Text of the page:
(7) “Surely the team leader is just acting out the subconscious stuff of the area manager?…[etc]”

      Yes, to a degree. But to the extent that a team member may see the boss for 4 days a week and that boss may see his boss for, what?, half a day a week/month, necessarily the effect is considerable diluted. Also a number of bosses, physically separated, is rather less of a team than the area manager would like to think.

      (8) “In such a complex environment, it seems remarkably narrow to disregard culture, context, situational factors and the characteristics, values, aspirations and neuroses of team members, in order to focus all your attention on the only person you think makes a difference.”

      At no point have I disregarded anything. If I may say so, I think this is a cheap shot which misses the target and substantially misrepresents what I have said. Like you, I was focussing on a specific point. At no point have I said here, or ever believed, that the leader is “the only person you think makes a difference”. As Lao Tzu said in C6BCE:

      “A leader is best when people barely know he exists; Not so good when people obey and acclaim him; worst when they despise him; but a good leader who talks little when his work is done, his aim fulfilled, they will say ‘We did it ourselves!’”

      Like you, I omitted much that is relevant because neither of us has the time nor inclination to write a young novel about the subject.

      • Perhaps not a whole novel, Jeremy but we seem to be well on our way to completing chapter one.

        To pick up on just a couple of points:

        – When I referred to someone being alone in a room, I was simply taking the idea of leadership as an attitude to an exaggerated conclusion. I didn’t mean an existing leader. I meant someone could be a hermit and interact with absolutely no one, but by your definition could become a leader by cultivating a particular attitude. I was just highlighting that leadership is a social activity.

        – The sentence about ‘leaders being born not made’ was embedded in a section describing the ‘great man’ theory of leadership and is clearly outdated tosh.

        – How did I come to the conclusion that you place all your emphasis on the leader? Let’s see, how about this in your original comment:
        Usually, poor performance (all the way to screaming dysfunction) in a team is a reflection of what’s going on subconsciously for the leader. The leader needs to sort themselves out and, nine times out of ten, no involvement with the team is needed.”

        When I countered with the suggestion that we are dealing with adults not sheep and you came back with:
        One can tart up the observation by saying that the group is acting out what is subconsciously going on for the boss or leader but really they are just doing what they are told to do.”

        You will counter, I imagine, that you did not mean this to preclude the particular psychology of the individuals, but I was kind of responding to what you wrote, not what you didn’t write but was in your head anyway.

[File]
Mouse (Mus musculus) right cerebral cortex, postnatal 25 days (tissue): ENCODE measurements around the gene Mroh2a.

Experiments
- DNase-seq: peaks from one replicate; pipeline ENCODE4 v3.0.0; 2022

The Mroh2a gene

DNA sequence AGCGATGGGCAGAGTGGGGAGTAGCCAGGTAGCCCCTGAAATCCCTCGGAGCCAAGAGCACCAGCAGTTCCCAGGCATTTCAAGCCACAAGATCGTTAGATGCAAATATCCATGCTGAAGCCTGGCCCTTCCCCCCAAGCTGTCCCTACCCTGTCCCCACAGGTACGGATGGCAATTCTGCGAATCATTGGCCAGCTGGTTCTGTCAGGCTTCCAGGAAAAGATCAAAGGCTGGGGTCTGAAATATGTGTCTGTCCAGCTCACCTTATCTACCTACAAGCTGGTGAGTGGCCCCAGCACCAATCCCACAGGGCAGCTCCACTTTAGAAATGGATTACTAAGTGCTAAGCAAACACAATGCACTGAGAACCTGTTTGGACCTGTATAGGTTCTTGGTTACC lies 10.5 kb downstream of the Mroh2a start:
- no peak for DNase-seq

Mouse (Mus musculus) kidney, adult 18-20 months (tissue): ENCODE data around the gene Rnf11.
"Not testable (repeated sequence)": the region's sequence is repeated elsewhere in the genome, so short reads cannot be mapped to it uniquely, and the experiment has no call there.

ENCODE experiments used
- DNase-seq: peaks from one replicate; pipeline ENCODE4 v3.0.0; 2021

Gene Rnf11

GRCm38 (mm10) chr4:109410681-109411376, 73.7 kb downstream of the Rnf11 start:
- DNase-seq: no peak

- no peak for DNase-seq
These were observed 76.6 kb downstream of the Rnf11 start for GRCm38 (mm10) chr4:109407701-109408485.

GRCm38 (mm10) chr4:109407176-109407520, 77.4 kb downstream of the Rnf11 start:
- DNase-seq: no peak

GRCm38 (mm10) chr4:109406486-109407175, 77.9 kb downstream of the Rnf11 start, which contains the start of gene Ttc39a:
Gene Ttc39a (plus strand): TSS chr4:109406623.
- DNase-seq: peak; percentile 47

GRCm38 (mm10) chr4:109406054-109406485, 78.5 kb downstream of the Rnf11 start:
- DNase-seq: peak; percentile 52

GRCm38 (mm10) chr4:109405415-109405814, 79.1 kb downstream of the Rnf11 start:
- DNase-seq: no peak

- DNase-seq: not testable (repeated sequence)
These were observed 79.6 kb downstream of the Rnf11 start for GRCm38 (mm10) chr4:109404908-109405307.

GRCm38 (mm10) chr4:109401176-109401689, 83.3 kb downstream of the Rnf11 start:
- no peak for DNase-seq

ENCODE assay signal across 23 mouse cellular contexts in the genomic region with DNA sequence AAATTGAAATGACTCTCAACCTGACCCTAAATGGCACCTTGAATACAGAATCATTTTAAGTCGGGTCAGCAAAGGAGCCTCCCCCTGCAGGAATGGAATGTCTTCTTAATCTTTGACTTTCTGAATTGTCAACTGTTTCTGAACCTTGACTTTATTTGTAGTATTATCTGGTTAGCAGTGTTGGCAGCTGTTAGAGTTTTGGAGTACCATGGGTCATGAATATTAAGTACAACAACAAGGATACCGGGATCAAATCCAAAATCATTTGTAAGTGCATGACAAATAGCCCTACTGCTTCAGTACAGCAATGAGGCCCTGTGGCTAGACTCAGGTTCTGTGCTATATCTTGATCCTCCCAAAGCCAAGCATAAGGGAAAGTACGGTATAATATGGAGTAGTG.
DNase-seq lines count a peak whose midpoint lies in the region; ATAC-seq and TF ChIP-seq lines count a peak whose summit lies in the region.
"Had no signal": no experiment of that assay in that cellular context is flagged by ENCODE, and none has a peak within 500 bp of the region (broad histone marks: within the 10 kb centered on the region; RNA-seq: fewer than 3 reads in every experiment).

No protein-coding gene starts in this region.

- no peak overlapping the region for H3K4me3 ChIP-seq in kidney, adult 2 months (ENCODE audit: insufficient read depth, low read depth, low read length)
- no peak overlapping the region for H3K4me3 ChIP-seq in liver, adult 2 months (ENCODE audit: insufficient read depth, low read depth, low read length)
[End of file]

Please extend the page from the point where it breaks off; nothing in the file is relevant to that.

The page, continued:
What I’m increasingly more interested in though, Jeremy, is what is the purpose of this debate?

        From my perspective I could say that it’s my blog and I feel a certain obligation to respond to comments and to defend my ideas. If I reflect a little deeper, I’d say that I find your tone very combative and that some part of me has responded to that. I have allowed myself to get hooked into an argument that feeds the bit of me that likes to be right, especially if I can do it by writing clever-sounding stuff. But to what end?

        I’m not an academic, I’m a practioner. It’s not a major aim of mine to hone the perfect definition of leadership. When I work with my clients on the issues they face as leaders – which can range from a fairly pragmatic ‘How do I redefine my role in an organisation that’s in flux?’ to the much deeper ‘How is the legacy of my excessively critical parents holding me back now?’ – these theoretical niceties are of no relevance to either them or me.

        I notice you posted something on Twitter recently about ending an argument by letting go of the idea of right vs wrong. I’d like to suggest that we do that now.

        I think there is a huge amount of common ground between us, though you made it clear early on that you were not interested in exploring that. I agree with many of the things you say. I find some of your ideas interesting. I have no wish to engage further in a debate which involves ignoring the common ground, focusing on the points where we disagree and defending our own perspectives as though something critical was at stake if we lost. What is at stake here?

        I am genuinely curious about what has drawn you to this post from 2 years ago. There must be millions of articles about leadership on the web and I’m sure you would find something with which you disagree in a lot of them. I doubt that you have the time to critique many of them in such detail, so what is it that has caused you to put such thought, time and energy into this one?